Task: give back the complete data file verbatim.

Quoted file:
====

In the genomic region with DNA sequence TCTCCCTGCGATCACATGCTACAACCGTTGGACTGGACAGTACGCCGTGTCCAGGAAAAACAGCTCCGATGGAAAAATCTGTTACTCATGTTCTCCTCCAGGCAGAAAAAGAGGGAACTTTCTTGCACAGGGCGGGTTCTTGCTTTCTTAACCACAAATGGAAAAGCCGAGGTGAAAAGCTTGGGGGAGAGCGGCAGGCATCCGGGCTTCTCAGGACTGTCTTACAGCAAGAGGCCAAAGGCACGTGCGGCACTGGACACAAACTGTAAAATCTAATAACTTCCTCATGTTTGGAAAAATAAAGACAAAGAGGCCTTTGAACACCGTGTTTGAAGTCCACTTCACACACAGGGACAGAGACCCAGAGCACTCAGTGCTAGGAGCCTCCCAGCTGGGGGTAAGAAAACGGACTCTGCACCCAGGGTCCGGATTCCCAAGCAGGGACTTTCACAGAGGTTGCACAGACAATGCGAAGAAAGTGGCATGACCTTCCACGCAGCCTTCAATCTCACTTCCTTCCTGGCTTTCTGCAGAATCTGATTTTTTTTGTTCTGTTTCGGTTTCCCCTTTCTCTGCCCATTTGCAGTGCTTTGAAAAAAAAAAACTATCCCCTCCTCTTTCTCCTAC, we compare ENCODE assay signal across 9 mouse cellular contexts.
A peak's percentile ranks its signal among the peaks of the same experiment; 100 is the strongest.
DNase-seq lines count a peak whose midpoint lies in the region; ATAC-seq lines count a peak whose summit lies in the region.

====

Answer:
In the genomic region with DNA sequence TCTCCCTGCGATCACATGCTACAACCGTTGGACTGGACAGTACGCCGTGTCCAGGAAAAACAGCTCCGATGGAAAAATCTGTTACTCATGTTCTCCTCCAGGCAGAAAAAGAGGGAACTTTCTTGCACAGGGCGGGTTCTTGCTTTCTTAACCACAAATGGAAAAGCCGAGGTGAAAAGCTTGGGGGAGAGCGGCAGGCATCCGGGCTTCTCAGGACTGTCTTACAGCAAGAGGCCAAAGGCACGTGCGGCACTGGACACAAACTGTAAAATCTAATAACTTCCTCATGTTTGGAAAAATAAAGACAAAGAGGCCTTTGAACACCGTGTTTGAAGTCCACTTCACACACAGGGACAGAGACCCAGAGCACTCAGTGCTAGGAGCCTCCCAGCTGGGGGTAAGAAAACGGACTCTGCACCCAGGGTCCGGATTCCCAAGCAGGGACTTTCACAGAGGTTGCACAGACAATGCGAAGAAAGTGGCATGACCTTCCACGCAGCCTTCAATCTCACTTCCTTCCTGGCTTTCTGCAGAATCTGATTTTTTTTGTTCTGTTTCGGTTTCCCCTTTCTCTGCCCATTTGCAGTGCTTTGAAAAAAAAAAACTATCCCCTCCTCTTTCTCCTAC, we compare ENCODE assay signal across 9 mouse cellular contexts.
A peak's percentile ranks its signal among the peaks of the same experiment; 100 is the strongest.
DNase-seq lines count a peak whose midpoint lies in the region; ATAC-seq lines count a peak whose summit lies in the region.